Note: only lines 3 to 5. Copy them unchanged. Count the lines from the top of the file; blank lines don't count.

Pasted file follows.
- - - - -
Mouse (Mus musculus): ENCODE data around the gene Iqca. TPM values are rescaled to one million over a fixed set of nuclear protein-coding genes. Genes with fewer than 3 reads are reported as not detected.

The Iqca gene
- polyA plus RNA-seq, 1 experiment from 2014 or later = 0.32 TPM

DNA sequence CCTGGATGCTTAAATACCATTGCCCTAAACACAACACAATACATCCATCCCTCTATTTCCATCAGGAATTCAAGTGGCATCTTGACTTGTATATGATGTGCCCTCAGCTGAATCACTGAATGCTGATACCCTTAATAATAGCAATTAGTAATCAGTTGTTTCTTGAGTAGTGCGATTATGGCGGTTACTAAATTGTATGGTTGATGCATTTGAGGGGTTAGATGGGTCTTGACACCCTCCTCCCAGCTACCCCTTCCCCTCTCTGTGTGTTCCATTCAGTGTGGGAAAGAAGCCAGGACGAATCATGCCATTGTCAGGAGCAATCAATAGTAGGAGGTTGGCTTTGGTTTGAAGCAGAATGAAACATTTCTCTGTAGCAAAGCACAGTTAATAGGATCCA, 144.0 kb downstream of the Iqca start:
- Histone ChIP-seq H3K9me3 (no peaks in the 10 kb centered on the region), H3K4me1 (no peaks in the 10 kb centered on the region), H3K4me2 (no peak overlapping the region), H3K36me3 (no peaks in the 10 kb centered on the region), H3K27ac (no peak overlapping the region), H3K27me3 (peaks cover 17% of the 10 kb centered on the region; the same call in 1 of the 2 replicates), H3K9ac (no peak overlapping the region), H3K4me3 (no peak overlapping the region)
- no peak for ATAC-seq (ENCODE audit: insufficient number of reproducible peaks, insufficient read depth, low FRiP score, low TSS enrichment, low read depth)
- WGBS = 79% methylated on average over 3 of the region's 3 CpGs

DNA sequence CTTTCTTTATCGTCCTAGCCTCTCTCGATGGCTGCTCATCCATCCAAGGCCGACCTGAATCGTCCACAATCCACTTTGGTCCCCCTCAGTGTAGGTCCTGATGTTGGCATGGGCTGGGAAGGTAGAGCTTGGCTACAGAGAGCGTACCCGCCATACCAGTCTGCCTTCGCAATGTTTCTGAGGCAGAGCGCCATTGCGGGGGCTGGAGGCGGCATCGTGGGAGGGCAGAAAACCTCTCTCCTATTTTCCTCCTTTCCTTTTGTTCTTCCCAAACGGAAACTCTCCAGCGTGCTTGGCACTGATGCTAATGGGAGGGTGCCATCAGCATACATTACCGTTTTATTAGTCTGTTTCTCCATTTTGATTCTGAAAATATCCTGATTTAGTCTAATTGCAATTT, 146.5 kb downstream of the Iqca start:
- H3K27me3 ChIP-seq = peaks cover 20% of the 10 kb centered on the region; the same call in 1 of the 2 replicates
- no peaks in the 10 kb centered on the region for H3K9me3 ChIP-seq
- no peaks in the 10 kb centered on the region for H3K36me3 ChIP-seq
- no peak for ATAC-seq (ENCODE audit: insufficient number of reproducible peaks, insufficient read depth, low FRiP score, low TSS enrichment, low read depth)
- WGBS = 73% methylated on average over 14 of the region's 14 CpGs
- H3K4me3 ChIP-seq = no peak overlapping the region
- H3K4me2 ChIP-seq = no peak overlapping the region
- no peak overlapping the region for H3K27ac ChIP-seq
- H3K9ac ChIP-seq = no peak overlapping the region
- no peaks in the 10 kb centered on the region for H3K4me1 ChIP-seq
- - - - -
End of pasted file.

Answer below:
- polyA plus RNA-seq, 1 experiment from 2014 or later = 0.32 TPM

DNA sequence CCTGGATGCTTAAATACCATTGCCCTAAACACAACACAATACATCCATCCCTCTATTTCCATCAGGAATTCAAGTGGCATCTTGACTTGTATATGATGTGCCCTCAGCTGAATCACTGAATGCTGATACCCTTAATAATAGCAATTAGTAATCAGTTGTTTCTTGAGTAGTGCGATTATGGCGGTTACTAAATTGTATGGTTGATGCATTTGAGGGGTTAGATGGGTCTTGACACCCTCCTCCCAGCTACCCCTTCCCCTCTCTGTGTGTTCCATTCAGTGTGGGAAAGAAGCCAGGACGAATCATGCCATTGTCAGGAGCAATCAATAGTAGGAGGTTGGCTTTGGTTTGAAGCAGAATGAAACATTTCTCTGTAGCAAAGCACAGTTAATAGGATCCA, 144.0 kb downstream of the Iqca start:
- Histone ChIP-seq H3K9me3 (no peaks in the 10 kb centered on the region), H3K4me1 (no peaks in the 10 kb centered on the region), H3K4me2 (no peak overlapping the region), H3K36me3 (no peaks in the 10 kb centered on the region), H3K27ac (no peak overlapping the region), H3K27me3 (peaks cover 17% of the 10 kb centered on the region; the same call in 1 of the 2 replicates), H3K9ac (no peak overlapping the region), H3K4me3 (no peak overlapping the region)